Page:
|Location||43rd Street on the north, 45th Street on the south, Cicero Avenue on the east, Lavergne Avenue on the west...|
The Leclaire Courts were the most unique public housing projects in Chicago history because these were the first projects that were built on the outer edge of the city and also within an all-white neighborhood with a fairly higher population. Most of the projects built before and after the Leclaire Courts were built in the inner city and the ones in the outer areas of the city were being built in racially changing neighborhoods. There were only two projects in history that were built in the outskirts in white neighborhoods that were not racially changing that was the Leclaire Courts of Garfield Ridge and the Altgeld Gardens/Phillip Murray Homes of Riverdale; however, the Altgeld Gardens/Phillip Murray Homes were built in a highly vacant neighborhood that only had 1,500 residents, making the projects turn Riverdale into a majority black neighborhood, but the Leclaire Courts were coming to a white area.
The 316 unit 2 story row houses were scheduled to be built in 1949 and Midway area residents of Garfield Ridge and nearby Archer Heights were furious and gravely concerned these projects would depreciate the neighborhood. Many of the white residents of this community did not want to live near black people. Private developers were pulling back the reins on building new houses in the area especially after the projects were complete in 1950 as they said they would not be able to sell homes near public housing. There were massive fears that taxes would suffer and the neighborhood would not be able to improve as much of the neighborhood was still barren land. The biggest reason for all the griping was that it was already known that Leclaire Courts were going to get an extension built near the first complex and developers were furious and would refuse to develop in the area if that extension was to be built, not only that, private lenders made the threat that they would not lend to anyone in the area white or black if the development was put up because of the depreciation of the area (Chicago Tribune page 5 May 18, 1950). The Chicago Housing Authority did not listen to these demands and instead built the extensions which consisted of another 300 units in 1953 and was complete in 1954.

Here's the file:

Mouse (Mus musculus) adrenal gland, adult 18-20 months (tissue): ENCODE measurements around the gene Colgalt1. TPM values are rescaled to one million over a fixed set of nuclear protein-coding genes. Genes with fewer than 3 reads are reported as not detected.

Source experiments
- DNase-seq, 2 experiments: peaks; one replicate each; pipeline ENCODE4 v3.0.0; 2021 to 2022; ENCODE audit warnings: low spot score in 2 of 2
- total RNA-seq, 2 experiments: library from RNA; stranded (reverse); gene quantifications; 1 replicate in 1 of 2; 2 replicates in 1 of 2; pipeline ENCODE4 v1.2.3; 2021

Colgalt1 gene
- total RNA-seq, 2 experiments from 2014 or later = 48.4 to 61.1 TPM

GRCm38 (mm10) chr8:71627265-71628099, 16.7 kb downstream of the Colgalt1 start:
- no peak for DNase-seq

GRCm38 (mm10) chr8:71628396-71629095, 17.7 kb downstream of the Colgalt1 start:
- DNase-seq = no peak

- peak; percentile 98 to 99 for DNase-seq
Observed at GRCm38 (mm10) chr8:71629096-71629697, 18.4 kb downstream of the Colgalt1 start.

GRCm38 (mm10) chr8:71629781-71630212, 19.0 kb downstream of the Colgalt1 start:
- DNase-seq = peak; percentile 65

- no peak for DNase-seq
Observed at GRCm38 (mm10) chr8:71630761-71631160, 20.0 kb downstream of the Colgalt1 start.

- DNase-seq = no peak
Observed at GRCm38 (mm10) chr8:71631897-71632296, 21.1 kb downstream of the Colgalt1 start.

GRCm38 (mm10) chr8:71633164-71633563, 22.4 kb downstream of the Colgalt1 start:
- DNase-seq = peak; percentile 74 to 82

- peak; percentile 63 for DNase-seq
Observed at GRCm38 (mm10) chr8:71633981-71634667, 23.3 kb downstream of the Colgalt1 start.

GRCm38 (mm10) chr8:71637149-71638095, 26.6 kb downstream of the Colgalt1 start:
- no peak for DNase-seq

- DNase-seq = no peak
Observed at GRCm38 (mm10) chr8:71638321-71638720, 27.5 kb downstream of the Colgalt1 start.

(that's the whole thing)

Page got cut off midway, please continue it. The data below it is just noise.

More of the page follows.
The projects were ideal living for African Americans as these were the most desired projects in the city at the time and even after others were built. In the 1960s African Americans tried to make the whole Leclaire Courts area their own tight knit community and starting in 1965 African Americans began buying the homes of white residents that fled the immediate area as they sold their homes at rock bottom rates.
Anger towards African Americans continued into the 1970s as one article in the Chicago Tribune in 1970 interviewing whites quoted residents saying “There are some who said they would never live next door to a nigger” (Chicago Tribune Page 2 November 1, 1970).
White street gangs formed in the 1970s in the surrounding area such as the “Mad Lads” and “Insane Popes” that would storm the projects fighting black gangs like the “Black Gents” from the projects.
By the 1980s and 1990s drugs and gangs took over the projects and crime in the area greatly increased as Vice Lords and Gangster Disciples waged a bloody war over drugs, and gangs like the Black Gents assimilated with the GDs.
Despite the crime and problems in the projects this community had a successful day care center ran by residents and also a computer lab. Residents also did all repairs and modifications and tended to the greenery and not relying on CHA that neglected to do it.
In the 2000s decade many residents of torn down south side projects relocated to these projects which brought about more of a criminal element and soon open air drug trafficking began making Leclaire worse than in previous decades, this caused more than half of the law abiding residents of these projects to flee which posed a danger to this community not only due to a lack of income to the development but also for neighborhood watch programs. Now that there were more vacant apartments criminals were able to take advantage of these vacant areas by either sneaking in or dealing drugs near them.
In the year 2009 CHA vacated everyone out of the projects promising them the complex would be torn down and rebuilt with a newer facility; however, even after all the demolition was complete in 2011 there have been no solid plans to rebuild these projects.
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